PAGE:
- At 50, it hurts to stand, sit, lay down, bend over, reach up, get in and out of the car, open jars, type, carry grocery bags, do big or simple chores, etc. I do all I can to work 40+ hours a week. In 3 years time, I went from having an immaculately clean home and maticulously manicured yard to the total opposite. People notice the change, but no one has reached out to help. I am the caregiver for my family, friends, and colleagues, which makes it difficult for me to rest and deal with my conditions. People know me as the fun-loving, always available and helpful person. When I say I am tired and in pain, I feel pressured by others. I do my best to look nice when I leave the house. Most days it hurts to bathe, put on clothes, or to be touched. Pain radiates thru my body from the bottom of my feet to my neck. Feels like it hurts for my blood to flow thru my body. Methotrexate, Savella, and even Aleve 2-3 times a week don't help relieve my RA, fibromyalgia and Sjogren's.
- —Guest Joney
OH... so many things!
- 1: Young people get arthritis too! 2: Arthritis is more than just "aches and pains". It's fatigue, anemia, joint damage, eye damage, and can affect the internal organs. 3: A day with arthritis is sort of like a day with the flu. Joint pain, fatigue, and for some people (like me) maybe even fevers. 5: We appreciate your concern and advice, but please, unless you're a rheumatologist, don't tell us how to manage our disease. Most of us are pretty good at it, and have health care providers to help us. 6: Please understand, that with arthritis, you never know how you'll feel from one day to the next. It's a crapshoot. 7: Arthritis (or any disablilty/chronic illness) is by it's nature isolating. PLEASE, include me in your plans and invite me to participate as you would anyone else. If I can't join you, please think of me for future outings. Isolation is the worst part of chronic illness/disablilty, and the most painful. Be my friend and INCLUDE ME. Thanks!!! LYNNE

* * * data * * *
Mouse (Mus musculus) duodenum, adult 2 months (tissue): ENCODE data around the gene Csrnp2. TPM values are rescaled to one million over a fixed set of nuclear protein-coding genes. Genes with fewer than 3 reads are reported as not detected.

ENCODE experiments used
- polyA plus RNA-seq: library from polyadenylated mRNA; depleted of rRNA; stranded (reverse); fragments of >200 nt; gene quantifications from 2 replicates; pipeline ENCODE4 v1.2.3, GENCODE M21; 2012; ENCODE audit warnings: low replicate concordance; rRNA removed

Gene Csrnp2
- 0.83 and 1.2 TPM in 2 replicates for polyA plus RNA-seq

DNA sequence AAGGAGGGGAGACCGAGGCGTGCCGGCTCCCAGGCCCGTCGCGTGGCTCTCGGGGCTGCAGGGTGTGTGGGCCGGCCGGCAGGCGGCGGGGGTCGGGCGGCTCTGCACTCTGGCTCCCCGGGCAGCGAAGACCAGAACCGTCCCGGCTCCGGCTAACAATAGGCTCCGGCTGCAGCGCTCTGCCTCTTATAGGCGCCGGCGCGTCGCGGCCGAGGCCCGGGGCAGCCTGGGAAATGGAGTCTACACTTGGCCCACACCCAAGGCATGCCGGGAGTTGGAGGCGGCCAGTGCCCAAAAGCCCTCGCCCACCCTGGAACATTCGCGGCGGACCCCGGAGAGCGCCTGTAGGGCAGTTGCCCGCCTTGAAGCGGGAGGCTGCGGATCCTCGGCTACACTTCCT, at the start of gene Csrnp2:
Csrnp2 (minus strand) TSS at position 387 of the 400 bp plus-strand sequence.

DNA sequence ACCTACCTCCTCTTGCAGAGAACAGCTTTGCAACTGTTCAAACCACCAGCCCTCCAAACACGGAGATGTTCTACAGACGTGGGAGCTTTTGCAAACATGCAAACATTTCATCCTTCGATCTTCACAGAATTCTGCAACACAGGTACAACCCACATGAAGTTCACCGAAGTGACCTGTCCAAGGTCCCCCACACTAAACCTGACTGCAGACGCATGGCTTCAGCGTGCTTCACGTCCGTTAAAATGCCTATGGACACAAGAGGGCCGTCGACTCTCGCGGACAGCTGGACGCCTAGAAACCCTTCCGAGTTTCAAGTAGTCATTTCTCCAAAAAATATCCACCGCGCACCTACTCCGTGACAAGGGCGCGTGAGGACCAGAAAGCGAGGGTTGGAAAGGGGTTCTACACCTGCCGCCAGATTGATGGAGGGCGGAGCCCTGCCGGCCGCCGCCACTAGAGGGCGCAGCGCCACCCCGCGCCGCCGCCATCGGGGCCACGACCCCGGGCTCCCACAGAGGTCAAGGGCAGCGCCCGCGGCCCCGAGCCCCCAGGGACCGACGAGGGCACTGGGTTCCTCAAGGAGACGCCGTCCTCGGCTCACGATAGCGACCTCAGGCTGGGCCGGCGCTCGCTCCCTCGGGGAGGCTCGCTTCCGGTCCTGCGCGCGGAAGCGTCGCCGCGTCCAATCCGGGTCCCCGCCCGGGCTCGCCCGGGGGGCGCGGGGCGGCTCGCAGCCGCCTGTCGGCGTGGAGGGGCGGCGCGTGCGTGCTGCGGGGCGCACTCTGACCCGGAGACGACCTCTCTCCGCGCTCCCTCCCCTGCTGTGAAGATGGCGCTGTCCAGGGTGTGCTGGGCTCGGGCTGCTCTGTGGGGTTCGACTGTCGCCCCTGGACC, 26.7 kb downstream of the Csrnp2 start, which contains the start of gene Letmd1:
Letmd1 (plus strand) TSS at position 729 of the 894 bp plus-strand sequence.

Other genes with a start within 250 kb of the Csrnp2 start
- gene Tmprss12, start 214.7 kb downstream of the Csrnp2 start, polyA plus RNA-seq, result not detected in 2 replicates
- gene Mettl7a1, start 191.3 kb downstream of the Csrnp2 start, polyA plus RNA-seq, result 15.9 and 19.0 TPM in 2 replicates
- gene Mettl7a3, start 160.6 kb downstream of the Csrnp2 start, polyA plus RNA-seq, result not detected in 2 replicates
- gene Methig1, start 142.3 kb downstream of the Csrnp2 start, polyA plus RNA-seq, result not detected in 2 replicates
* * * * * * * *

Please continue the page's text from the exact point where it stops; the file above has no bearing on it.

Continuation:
- My pain started about 5 years ago. During that time I noticed that my hands, feet and legs would be hurting So badly that I really couldn't get out of bed. It would/does take me a good 30 minutes to wake up and crawl out of my bed to the bathroom. I never feel rested. During a flare up all I can do is stay in my bed and rest. The toll it's taken on my self esteem and on my marriage is the worst. My husband of 25 years left me because I'd gone from a beautiful, fun-living wife to a tired person in chronic pain. He couldn't understand and decided to leave me to pursue a fun-filled life without me bringing him down. Now, I isolate in my bedroom and pretend like I'm "fine". I'm NOT fine and I thought I married a man who would be with me in sickness and in health, the good times and bad. I guess not. All I wanted was a bit of understanding and some assurance that I would never "make this " up.